Giving A Whole New Meaning To “Computer Worm”

Andrew Sullivan —  Jun 2 2014 @ 10:30am

OpenWorm, an informal collaborative group of biologists and computer scientists from several countries, aims to create a complete digital model of a simple organism:

On May 19th this group managed to raise $121,076 on Kickstarter, a crowd-funding website. The money will be put towards the creation of the world’s most detailed virtual life form—an accurate, open-source, digital clone of a critter called Caenorhabditis elegans, a 1mm-long nematode that lives in the soils of the world’s temperate regions. … The idea, says Stephen Larson, a neuro- and computer scientist, who is the project’s co-ordinator, is to model the biochemical behaviour of every one of the worm’s cells, and how they interact with each other. If that can be done, then movement—and all the beast’s other behaviour patterns—should emerge by themselves from that mass of interactions.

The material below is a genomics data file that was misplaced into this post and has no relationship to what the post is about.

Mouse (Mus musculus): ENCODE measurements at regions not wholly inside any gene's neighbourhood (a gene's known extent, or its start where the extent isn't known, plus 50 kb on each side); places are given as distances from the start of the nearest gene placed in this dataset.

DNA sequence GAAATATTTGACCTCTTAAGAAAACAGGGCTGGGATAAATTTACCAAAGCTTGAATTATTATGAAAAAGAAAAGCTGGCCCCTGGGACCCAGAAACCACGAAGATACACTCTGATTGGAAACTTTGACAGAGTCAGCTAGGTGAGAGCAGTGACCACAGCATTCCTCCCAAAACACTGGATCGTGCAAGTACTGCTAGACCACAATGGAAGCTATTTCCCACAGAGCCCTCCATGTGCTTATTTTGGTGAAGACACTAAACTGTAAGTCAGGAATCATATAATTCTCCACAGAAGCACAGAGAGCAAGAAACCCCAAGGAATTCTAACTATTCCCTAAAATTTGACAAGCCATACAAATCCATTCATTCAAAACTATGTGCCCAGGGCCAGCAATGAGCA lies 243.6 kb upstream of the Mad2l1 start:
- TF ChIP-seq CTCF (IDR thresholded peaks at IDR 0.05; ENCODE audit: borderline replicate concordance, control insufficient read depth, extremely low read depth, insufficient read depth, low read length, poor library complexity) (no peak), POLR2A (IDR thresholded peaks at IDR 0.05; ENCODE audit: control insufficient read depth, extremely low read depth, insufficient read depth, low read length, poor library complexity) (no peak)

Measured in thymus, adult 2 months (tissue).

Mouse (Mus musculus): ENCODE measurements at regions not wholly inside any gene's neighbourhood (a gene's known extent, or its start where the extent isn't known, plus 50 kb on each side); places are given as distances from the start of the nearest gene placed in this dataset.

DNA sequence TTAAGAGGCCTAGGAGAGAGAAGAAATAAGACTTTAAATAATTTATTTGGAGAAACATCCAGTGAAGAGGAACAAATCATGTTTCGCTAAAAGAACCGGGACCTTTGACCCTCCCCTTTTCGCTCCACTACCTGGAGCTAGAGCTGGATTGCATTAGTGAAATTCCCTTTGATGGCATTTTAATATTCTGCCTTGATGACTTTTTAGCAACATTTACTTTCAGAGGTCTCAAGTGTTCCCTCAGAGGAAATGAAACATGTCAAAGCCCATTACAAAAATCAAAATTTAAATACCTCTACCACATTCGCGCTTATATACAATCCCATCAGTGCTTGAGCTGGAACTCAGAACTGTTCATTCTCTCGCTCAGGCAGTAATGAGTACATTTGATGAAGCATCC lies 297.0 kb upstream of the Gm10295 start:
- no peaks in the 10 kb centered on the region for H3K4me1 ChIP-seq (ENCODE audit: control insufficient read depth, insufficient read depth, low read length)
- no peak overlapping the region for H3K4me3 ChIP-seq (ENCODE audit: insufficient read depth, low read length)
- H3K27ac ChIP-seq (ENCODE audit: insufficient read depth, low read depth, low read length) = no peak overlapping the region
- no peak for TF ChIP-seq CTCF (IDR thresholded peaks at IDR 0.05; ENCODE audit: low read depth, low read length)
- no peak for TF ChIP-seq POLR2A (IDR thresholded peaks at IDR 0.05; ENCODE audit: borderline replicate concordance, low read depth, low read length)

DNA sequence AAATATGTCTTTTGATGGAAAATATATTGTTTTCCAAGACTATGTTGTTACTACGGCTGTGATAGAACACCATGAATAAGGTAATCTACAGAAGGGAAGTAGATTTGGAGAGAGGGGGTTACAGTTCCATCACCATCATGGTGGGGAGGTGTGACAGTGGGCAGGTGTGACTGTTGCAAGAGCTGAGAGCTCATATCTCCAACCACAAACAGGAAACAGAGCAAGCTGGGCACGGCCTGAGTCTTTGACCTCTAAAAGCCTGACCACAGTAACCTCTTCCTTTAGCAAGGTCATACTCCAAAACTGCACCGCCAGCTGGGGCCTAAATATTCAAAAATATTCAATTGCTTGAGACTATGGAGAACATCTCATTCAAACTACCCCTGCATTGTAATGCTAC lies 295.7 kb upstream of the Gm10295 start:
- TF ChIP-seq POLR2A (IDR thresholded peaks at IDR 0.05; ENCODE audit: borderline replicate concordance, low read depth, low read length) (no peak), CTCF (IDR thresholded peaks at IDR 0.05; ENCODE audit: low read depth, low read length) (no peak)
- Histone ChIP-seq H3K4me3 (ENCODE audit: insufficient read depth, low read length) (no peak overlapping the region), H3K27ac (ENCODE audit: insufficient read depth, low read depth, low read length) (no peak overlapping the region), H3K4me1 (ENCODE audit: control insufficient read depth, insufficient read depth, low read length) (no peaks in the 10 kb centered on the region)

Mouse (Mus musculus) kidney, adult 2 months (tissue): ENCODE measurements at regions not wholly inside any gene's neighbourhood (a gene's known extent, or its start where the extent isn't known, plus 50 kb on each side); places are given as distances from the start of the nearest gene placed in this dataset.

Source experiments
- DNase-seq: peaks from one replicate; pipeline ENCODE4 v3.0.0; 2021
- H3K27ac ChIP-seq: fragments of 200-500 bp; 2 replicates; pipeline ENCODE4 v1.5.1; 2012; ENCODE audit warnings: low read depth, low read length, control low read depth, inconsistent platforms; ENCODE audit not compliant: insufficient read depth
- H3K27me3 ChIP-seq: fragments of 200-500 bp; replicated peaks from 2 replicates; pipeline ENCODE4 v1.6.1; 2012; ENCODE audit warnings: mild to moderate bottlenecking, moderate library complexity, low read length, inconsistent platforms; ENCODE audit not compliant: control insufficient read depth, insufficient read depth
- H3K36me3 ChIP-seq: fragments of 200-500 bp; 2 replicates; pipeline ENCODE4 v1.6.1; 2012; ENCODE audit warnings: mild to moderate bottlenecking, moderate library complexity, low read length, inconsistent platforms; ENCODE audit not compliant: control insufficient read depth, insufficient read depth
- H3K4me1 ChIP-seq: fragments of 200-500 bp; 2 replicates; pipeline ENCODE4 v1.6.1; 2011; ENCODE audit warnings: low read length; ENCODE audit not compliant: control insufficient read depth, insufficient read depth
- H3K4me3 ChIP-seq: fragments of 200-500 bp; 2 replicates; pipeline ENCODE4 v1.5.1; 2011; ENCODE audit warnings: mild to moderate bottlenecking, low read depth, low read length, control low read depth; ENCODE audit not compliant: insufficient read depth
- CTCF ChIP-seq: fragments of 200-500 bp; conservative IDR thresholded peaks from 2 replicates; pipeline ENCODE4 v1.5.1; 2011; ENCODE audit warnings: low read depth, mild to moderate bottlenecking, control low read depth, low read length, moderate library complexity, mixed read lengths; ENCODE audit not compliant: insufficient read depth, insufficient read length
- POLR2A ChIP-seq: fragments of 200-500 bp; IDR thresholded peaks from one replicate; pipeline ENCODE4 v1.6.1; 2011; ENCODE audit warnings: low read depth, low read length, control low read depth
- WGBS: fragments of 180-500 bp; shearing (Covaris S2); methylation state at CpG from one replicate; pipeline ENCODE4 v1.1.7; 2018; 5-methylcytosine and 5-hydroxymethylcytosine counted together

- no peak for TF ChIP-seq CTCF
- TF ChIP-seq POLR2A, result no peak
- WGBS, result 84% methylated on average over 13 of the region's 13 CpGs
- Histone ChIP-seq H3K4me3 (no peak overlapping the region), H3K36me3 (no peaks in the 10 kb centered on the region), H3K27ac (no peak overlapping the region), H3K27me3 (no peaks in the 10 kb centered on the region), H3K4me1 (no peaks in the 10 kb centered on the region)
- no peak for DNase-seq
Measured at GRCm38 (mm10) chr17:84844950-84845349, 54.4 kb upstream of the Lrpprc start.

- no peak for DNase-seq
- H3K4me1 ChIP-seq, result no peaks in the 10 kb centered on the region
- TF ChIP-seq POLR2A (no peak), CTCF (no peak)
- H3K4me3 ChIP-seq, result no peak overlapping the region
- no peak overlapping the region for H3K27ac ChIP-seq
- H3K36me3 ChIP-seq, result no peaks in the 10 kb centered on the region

George Dvorsky reviews the brief history of virtual organisms and why scientists are eager to create more of them:

To be fair, scientists have already created a computational model of an actual organism, namely the exceptionally small free-living bacteria known as Mycoplasma genitalia. It’s an amazing accomplishment, but the pathogen — with its 525 genes — is one of the world’s simplest organisms. Contrast that with E. coli, which has 4,288 genes, and humans, who have anywhere from 35,000 to 57,000 genes. Scientists have also created synthetic DNA that can self-replicate and an artificial chromosome from scratch. Breakthroughs like these suggest it won’t be much longer before we start creating synthetic animals for the real world. Such endeavors could result in designer organisms to help in the manufacturing of vaccines, medicines, sustainable fuels, and with toxic clean-ups.

There’s a very good chance that many of these organisms, including drugs, will be designed and tested in computers first. Eventually, our machines will be powerful enough and our understanding of biology deep enough to allow us to start simulating some of the most complex biological functions — from entire microbes right through to the human mind itself (what will be known as whole brain emulations).